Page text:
Ryan Day British Open
Finals, Main News, Ranking

Ryan Day lifts Clive Everton Trophy with British Open win

Ryan Day collected the Clive Everton Trophy after a 10-7 triumph over Mark Allen in Sunday’s British Open final.

The Welshman secured the biggest title of his career at the Marshall Arena in Milton Keynes, pocketing a cool £100,000 champion’s cheque.

Day had been an overwhelming underdog heading into the title-deciding contest given the two finalists’ respective levels of form this week.

While Allen had starred in standout victories over Judd Trump and Mark Selby, Day had scrambled his way through the rounds despite a string of below-par performances.

The 42 year-old would have known that two things were required in order for him to have a chance of glory – his game had to improve and Allen’s stellar standard needed to decline.

Both materialised, and despite the latter beginning the clash with a terrific ton, Allen couldn’t replicate the seamless scoring that he produced against Noppon Saengkham in the last four.

By contrast, Day looked sharper in among the balls, and breaks of 77, 73, 54, and a pair of 58s helped him to share the first eight frames from the first session.

The runaway triumph for Allen that many predicted before the fixture was off the table, and instead the outcome was determined by who could hold his nerve the best with the winning line in sight.

Allen, hoping to capture a seventh career ranking title, managed to keep his nose in front early on during the second session of play.

The Pistol led by one on three occasions but each time was pegged back, and it was when he was 7-6 in front that the final ultimately turned on its head.

Day shifted through the gears with a timely string of frame-winning contributions – a 74 to level again at 7-7 before runs of 70 and 84 helped him move to within one frame of success.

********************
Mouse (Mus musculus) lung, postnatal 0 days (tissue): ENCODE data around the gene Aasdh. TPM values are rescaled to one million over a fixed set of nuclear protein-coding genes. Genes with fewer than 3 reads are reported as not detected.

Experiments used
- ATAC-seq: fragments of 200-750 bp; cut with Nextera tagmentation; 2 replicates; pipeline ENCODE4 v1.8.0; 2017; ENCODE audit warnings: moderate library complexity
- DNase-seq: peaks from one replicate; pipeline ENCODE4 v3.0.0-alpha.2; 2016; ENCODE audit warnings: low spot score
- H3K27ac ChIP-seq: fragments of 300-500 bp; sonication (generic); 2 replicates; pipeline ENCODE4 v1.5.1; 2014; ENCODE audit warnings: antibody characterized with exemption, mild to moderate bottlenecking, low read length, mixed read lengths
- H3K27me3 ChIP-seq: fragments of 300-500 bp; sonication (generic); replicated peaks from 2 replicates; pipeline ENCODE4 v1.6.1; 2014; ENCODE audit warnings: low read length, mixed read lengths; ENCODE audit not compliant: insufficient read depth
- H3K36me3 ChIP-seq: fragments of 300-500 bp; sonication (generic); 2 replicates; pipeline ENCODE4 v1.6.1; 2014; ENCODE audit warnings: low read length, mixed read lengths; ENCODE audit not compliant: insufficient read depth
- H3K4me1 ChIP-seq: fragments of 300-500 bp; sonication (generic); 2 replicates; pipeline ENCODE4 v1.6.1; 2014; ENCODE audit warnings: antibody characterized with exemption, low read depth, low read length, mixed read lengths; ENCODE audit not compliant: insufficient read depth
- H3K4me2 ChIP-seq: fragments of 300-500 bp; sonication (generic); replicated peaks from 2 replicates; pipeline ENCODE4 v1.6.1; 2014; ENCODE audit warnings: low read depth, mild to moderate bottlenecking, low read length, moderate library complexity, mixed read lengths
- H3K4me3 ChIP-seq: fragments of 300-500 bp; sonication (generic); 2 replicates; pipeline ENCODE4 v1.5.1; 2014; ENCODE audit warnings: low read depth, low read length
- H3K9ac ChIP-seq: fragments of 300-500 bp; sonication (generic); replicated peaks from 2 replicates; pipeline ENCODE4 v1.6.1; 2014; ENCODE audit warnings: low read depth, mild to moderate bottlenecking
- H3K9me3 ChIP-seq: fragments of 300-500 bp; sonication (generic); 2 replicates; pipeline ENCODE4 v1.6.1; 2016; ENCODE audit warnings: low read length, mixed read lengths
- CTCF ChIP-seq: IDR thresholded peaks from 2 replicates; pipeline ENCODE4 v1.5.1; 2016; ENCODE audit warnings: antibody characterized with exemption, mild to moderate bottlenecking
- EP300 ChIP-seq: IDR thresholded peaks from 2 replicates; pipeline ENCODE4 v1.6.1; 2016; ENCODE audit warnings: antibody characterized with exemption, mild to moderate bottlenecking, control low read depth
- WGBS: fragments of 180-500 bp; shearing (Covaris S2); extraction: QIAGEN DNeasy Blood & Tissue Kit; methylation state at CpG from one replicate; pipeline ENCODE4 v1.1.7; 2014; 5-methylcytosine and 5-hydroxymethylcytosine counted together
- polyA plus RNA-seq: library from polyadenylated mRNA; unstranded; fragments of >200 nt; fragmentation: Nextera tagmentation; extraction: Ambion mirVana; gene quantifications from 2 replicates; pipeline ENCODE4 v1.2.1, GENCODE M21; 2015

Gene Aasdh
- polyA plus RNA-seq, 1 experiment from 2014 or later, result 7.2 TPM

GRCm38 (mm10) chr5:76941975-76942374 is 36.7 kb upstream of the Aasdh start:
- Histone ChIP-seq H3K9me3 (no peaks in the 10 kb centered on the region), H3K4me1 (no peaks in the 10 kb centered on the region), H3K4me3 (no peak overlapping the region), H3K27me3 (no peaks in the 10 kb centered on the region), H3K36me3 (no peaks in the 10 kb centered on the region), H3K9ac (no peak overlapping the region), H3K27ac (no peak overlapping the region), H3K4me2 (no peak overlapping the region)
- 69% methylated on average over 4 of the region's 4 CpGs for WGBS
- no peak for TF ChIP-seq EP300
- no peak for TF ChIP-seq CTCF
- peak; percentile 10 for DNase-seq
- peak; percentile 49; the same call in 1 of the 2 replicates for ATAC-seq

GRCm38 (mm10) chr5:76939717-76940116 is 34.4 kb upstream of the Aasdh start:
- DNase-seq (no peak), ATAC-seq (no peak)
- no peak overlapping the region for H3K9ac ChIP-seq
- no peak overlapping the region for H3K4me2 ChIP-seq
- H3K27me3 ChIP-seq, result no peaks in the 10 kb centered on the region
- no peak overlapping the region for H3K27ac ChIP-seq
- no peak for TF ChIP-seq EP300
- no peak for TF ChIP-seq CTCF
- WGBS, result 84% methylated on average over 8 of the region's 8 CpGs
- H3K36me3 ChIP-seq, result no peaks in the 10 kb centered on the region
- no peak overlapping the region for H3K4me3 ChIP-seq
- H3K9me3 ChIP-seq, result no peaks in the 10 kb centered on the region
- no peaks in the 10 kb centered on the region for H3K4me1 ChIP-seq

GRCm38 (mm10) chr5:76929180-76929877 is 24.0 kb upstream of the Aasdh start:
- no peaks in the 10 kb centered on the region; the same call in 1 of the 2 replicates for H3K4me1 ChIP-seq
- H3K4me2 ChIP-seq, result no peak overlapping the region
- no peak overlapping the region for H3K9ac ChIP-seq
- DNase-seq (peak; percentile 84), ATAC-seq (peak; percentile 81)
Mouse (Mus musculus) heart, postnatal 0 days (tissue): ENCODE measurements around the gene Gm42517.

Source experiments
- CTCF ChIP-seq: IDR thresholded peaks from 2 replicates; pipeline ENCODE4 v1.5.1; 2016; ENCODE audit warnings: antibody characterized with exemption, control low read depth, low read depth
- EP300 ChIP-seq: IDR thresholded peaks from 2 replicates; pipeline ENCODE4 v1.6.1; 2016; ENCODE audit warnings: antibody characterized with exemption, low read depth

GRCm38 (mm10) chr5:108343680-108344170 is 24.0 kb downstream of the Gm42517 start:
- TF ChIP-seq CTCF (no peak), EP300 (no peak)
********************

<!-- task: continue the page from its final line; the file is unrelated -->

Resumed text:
Allen had opportunities to keep the match alive but by now looked a spent force, and Day duly won the 17th frame to receive the Clive Everton Trophy.

It represents Day’s fourth ranking title but undoubtedly his biggest following priors wins in the Riga Masters, Gibraltar Open, and the Snooker Shoot Out.

This is the first time that he has prevailed in a two-session final, while he also earns the biggest payday of his long career.

An added bonus is the fact that Day will return to the top 16 in the official world rankings list for the first time since 2019.

The player known as Dynamite will be invited to compete in the lucrative Champion of Champions later this year as well.

An unexpected ending to an unpredictable week of snooker at the British Open then, but one that will live long in the memory of Ryan Day.

Featured photo credit: WST

One Comment

  1. Jay Brannon

    Day’s exceptional long potting was another factor in separating himself from Allen. He’s always had a top notch A-game but seems to go through extended dips in his career that see him drop more considerably in the rankings than say a Joe Perry who has often hovered between 10 and 20 on the ranking list.

    One area for improvement on his CV now is his performances in triple crown events. He’s only ever made one semi-final. That record doesn’t seem commensurate with a player that now has four ranking titles and has compiled over 400 centuries (14th on all-time list).

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